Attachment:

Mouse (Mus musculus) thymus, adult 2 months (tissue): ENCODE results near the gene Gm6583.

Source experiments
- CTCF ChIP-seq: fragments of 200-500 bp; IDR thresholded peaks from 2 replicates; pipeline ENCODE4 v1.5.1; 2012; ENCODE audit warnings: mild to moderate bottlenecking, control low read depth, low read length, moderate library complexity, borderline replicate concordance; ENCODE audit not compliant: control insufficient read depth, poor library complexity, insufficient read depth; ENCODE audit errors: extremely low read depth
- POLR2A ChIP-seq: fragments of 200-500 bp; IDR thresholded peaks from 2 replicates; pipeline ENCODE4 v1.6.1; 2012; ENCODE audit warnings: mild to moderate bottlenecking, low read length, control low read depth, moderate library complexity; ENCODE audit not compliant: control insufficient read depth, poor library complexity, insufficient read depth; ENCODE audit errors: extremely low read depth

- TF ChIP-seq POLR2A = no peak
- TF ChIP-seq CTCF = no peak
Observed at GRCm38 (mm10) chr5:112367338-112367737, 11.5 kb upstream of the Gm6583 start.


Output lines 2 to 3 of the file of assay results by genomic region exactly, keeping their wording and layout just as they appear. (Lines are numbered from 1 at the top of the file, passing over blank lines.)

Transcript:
Source experiments
- CTCF ChIP-seq: fragments of 200-500 bp; IDR thresholded peaks from 2 replicates; pipeline ENCODE4 v1.5.1; 2012; ENCODE audit warnings: mild to moderate bottlenecking, control low read depth, low read length, moderate library complexity, borderline replicate concordance; ENCODE audit not compliant: control insufficient read depth, poor library complexity, insufficient read depth; ENCODE audit errors: extremely low read depth